24 and Obama’s Realpolitik
Posted by Christopher Moltisanti on May 2, 2010
Though it was conceived in a pre-9/11 world, 24 quickly adapted itself to the jarring reality of the terrorist threat facing the United States. Parodied by some as a right-wing show, 24 always embraced the complexities–the intractable moral give-and-take, the sacrifices and the political and foreign policy challenges–of battling amorphous terrorist enemies. So far, The Dark Knight is the only movie to take on this confounding challenge facing America–the challenge of defeating an enemy that comes closer to pure evil than anything we’ve ever seen, an enemy not bound by traditional limits of rationality and self-preservation. 24 has done the same thing on television for eight years.
This year, however, we’ve seen the most direct commentary on current events yet. President Allison Taylor, an idealistic internationalist president who set principle above even the preservation of her family, has seen her belief in the international system trump her moral code, leading to a chilling turn of events that has Jack seeking to thwart his once stalwart ally in the White House. It makes for great drama, but it also offers compelling commentary on the foreign policy of President Barack Obama.
As the Obama administration came to power, the internationalist wing of the Democratic Party, ostracized by the Bush Administration’s skepticism of bodies such as the U.N., was ushered back into power. It’s a well-intentioned wing that believes ardently in the power of international cooperation to solve serious problems such as nuclear proliferation and the Israeli-Palestinian conflict. But, it’s also ridden with contradictions and disturbing moral compromises. Simply put, to ensure a global coalition, concerns about issues such as human rights often have to take a back seat to the seemingly more important task of securing global agreements.
This reveals a political irony that may be shocking to some casual observers of politics. While President Bush was caricatured as a ruthless war-monger, Obama came into power promising a friendlier America, one that would work with partners — and enemies — to solve the problems of the world. Assumed in this promise is the belief that we’d continue to stand behind our defense of human freedom around the world. But, for many risking their lives in this cause, America’s new embrace of internationalism has proved troubling to say the least. Bush was the ultimate idealist, seeking to create a democratic utopia in the Middle East and doing more to combat AIDS in Africa than any president in our history. Obama, on the other hand, subscribes to the internationalist view that global agreement is the ultimate goal — one that should be achieved at nearly any cost.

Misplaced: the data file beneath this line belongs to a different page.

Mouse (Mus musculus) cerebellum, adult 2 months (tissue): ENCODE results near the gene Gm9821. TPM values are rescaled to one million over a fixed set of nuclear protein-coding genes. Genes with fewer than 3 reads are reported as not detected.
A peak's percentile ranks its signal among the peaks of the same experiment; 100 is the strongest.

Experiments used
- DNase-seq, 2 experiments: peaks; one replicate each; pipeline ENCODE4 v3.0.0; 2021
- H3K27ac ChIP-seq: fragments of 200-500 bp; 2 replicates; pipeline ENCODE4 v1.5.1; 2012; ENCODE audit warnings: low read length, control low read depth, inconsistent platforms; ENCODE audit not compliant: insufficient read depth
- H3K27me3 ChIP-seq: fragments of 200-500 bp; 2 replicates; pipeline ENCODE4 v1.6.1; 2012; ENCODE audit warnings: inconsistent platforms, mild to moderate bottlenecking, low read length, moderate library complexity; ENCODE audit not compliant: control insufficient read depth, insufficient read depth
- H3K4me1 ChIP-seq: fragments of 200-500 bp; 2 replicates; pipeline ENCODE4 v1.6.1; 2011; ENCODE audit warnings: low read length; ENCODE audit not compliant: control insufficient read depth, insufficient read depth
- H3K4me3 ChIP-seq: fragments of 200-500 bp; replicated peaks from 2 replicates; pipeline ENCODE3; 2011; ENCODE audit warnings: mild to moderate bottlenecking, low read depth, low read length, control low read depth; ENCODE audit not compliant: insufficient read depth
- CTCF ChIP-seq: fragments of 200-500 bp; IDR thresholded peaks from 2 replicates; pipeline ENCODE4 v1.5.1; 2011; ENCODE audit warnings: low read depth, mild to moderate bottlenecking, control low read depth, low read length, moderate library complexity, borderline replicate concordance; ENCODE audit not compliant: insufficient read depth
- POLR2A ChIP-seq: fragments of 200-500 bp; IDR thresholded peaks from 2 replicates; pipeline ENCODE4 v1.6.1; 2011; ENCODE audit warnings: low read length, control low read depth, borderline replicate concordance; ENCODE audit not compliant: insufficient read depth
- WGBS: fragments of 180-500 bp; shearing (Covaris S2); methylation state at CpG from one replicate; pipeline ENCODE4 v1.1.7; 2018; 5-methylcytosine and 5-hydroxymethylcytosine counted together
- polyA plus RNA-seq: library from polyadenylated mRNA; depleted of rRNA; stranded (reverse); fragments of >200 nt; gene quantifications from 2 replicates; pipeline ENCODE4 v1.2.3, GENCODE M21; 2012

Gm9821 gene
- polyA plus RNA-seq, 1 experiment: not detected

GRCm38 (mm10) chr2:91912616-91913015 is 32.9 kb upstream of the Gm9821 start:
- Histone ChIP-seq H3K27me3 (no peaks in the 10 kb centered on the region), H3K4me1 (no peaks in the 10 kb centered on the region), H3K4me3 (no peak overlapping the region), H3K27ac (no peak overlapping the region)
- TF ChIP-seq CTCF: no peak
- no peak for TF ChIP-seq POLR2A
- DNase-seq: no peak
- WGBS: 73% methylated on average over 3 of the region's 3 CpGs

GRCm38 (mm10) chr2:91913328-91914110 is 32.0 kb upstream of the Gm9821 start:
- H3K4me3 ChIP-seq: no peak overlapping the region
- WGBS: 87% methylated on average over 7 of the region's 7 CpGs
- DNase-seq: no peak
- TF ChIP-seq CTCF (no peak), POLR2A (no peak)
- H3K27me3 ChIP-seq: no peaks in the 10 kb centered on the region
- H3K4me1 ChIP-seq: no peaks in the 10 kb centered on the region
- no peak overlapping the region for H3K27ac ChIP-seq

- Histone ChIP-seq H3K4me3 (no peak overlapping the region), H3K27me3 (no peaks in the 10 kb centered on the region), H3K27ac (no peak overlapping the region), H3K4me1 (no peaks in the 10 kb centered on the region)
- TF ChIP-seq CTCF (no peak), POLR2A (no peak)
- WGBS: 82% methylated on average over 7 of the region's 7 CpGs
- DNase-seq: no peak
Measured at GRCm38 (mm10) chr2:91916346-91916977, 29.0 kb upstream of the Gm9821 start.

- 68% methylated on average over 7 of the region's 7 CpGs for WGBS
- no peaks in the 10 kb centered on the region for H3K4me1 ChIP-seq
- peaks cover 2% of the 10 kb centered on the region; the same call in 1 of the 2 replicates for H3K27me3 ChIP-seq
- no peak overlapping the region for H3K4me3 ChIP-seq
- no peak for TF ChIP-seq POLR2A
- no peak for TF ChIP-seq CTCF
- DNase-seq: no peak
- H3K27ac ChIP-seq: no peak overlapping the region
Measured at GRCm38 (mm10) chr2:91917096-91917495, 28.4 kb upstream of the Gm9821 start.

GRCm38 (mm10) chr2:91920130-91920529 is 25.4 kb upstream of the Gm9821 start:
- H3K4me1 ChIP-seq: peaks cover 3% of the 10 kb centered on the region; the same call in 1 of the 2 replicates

Sure, this is an overly simplistic take to some degree. Bush knew where to muddle values — for instance, Guantanamo — for the “greater good.” But, it’s indisputable that his agenda was grounded in core values that could not be compromised. On the contrary, Obama’s is driven by values determined by a global consensus. As a result, international cooperation is bought with the sacrifice of American priorities and values. To get China to even consider sanctions against Iran, you have to give the Dalai Lama the cold shoulder or ignore Darfur. To get Russian cooperation, you have to keep Eastern European allies at a distance. We’re seeing the same thing play out on 24. Desperate for a peace treaty with the fictional stand-in for Iran, President Taylor is willing to cover up Russian involvement in the murder of the “Iranian” president to keep them “at the table.”
24 has always taken us beyond the simplistic portrayal of terrorism and our efforts to combat it from both the right and the left. This latest twist, where the president obsessively pursues peace on paper at the expense of her personal ideals and the nation’s values, may be its most powerful and relevant. And, for those who profess concern about human rights but embrace Obama’s cold, calculating foreign policy, it should serve as a wake-up call.